Invasive plants can have a slow but devastating effect on an ecosystem.
By outcompeting native plants for resources like sun and water, they reduce natural diversity, alter soil conditions and, ultimately, wipe out native wildlife habitats.
“It starts with the insects, then the birds that eat them and all the way up the food chain,” said Blake Moore, Delaware Invasive Species Council chairman. “It’s just really important to protect our native plant species here in Delaware.”
Moore is also a horticulture and natural resources agent at the University of Delaware Cooperative Extension. He has a bachelor’s degree in natural resource management and previously served as a noxious weed specialist for the Delaware Department of Agriculture.
Which invasive plants are most concerning depends on who you ask. Since Moore’s experience is mostly in rights-of-way, which include roadsides, trailsides and other places plants are free to grow wild, such as new housing developments, he’s most concerned with plants that grow in these areas.
There are five invasive plants at the top of his list this spring:
- Tree of heaven.
- Porcelain berry.
- Japanese stilt grass.
- Callery pear.
The key, according to Moore, is awareness: knowing not to plant them, being able to identify them when they pop up, then eliminating them from the environment.
Many invasive plants, however, are so persistent they require a professional to eliminate. Moore recommends contacting the University of Delaware Cooperative Extension for help.
1. Tree of heaven
Tree of heaven (ailanthus altissima) is anything but heavenly. In Delaware, it’s an environmental double whammy. Not only is it an invasive plant, but it plays host to an invasive insect, the spotted lanternfly.
Plus, it stinks — literally. It’s sometimes called “stinking sumac.”
Native to China, tree of heaven grows rapidly and is a widespread invasive species in North America, according to The Nature Conservancy. It spreads quickly through root suckers.
“This one is so hardy and able to spread that we’ve seen it growing out of the sides of buildings in the city,” Moore said. “But more often along roadways or behind shopping centers, places like that.”
2. Porcelain berry
Porcelain berry (ampelopsis brevipedunculata) is not only a roadside blight but a woodland invader.
Its roots often entwine themselves with the roots of other plants, while the vine can stand alone or grow over and around native trees and shrubs.
“I constantly have to cut it off of my dogwood trees,” Moore said. “It grows very vigorously.”
Native to northeast Asia, porcelain berry easily outcompetes other plants by growing in dense thickets, blanketing the land and smothering other species.
It spreads through extensive root systems as well as bird droppings. Birds eat porcelain berries when there aren’t enough native berries available.
3. Japanese stiltgrass
Japanese stiltgrass (microstegium vimineum) is an annual grass that easily invades disturbed areas. Numerous blades grow from one stalk, giving it a bushy look. Each blade has a silver streak that runs down the middle.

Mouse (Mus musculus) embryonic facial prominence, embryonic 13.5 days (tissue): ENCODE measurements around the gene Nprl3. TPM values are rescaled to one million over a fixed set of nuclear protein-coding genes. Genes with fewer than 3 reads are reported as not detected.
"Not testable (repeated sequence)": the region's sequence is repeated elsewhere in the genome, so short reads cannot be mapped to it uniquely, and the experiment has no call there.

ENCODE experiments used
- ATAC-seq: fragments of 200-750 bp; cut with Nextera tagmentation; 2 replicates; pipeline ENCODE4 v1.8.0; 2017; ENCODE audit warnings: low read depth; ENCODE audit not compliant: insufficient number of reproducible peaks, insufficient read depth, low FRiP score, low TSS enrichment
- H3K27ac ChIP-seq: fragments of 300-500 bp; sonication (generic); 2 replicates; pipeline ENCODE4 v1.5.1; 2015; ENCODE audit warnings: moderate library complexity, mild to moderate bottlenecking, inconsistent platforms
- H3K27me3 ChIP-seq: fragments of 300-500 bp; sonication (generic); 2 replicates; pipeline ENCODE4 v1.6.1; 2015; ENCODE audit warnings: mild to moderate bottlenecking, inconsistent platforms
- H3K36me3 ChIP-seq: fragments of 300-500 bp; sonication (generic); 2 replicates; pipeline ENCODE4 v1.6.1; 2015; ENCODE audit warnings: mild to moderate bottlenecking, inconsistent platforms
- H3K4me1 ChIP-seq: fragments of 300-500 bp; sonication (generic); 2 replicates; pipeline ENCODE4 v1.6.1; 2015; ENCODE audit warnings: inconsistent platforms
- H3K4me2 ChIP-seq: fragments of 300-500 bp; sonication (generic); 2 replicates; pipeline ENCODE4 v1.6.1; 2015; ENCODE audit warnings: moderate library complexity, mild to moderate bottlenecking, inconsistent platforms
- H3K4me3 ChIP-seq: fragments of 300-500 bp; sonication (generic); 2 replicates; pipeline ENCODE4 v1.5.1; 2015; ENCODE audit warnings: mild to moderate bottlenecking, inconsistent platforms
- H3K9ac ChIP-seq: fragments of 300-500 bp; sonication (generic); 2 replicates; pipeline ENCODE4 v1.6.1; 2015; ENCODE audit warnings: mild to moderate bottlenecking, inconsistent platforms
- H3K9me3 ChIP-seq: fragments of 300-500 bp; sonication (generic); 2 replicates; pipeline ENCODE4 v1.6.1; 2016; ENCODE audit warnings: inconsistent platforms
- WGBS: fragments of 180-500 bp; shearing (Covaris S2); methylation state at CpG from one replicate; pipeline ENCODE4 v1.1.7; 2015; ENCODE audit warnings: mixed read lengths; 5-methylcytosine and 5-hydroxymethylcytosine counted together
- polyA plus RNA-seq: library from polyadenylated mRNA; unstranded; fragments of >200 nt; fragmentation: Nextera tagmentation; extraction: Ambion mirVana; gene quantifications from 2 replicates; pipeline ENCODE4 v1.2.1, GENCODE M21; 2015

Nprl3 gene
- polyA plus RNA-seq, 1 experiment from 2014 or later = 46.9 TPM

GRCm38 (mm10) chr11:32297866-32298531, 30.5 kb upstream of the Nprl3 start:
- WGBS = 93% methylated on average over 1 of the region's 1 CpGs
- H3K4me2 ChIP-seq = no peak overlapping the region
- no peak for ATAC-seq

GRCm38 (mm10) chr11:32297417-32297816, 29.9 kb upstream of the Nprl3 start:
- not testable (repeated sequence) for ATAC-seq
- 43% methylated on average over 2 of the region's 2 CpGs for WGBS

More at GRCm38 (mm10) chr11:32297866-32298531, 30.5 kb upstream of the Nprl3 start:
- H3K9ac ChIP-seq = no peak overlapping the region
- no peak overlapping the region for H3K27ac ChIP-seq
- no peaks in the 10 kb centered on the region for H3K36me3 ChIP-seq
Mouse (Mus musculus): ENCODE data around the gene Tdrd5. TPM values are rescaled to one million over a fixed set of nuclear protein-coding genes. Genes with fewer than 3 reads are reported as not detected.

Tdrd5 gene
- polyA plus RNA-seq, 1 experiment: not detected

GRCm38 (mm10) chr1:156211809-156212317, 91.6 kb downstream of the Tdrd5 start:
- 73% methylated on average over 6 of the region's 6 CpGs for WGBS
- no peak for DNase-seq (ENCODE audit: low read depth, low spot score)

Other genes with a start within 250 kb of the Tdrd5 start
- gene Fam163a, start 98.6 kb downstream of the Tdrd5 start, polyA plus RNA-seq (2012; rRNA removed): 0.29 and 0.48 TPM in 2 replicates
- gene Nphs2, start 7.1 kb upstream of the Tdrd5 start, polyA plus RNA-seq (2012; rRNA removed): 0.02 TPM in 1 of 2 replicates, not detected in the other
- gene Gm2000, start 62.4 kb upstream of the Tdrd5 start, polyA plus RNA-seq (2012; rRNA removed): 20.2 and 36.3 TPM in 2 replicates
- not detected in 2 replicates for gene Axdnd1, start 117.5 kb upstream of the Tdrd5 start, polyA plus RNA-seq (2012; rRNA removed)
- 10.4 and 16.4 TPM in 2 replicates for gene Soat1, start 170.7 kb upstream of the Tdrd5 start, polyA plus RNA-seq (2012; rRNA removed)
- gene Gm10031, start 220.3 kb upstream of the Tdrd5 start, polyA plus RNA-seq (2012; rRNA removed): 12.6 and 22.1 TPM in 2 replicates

Land that is regularly mowed or flooded and foot-trafficked areas like trails are especially susceptible to Japanese stiltgrass, according to the Brandywine Conservancy.
It thrives in all sorts of environments, with sun and moisture levels running the gamut. It grows in dense patches, crowding out native species.
Unlike some other invasive species, Japanese stiltgrass is easy to pull. Mowing, too, can be an effective way to prevent stiltgrass from spreading, but it has to be timed precisely, just before flowering in September.
4. Callery pear
Those beautiful white-flowering trees blooming along Route 1 right now? They’re Callery pears (pyrus calleryanas).
“They’re going to be very visible over the next few months,” Moore said.
Callery pears were popular ornamental trees throughout the 20th century, but they have a tendency to split or break, especially during storms. New, sturdier Callery pear cultivars, with one type known as Bradford pears, were bred to eliminate that problem.
In what turned out to be a much bigger problem than breaking limbs, the cross-pollination of the cultivars caused the species to spread at a rapid rate.
Callery pears now dominate many roadside landscapes where native species once reigned.
Virtually all natural resources agencies are asking the public not to plant Callery pears and to consider removing any already existing on their properties.
If you were considering a Callery pear for your yard or landscaping project, Moore suggests the native Eastern redbud, flowering dogwood or serviceberry instead.
The common reed (phragmites australis) is everywhere in Delaware.
“They’re a classic example of how invasive species can really change a landscape,” Moore said.
According to the Chesapeake Bay Program, “phragmites” comes from the Greek word “phragma,” meaning “fence,” indicating just how impenetrable stands of phragmites can be.
“It’s a really hard one to control,” Moore said. “Most of the time land managers are the ones undertaking efforts to get rid of them.”
Phragmites can grow as high as 18 feet, according to the U.S. Fish and Wildlife Service, but more concerning is how far they grow beneath the ground. Phragmites mainly spread through rhizomes, which are epic underground stem and root systems.
“Getting rid of them is a multiyear effort,” Moore said. “We’re never going to be able to completely eradicate them, but smaller areas can be rescued.”
The aggressive phragmites frequently takes over wetlands and areas adjacent to water, destroying important wildlife habitats. The reeds themselves provide little to no food or shelter to wildlife.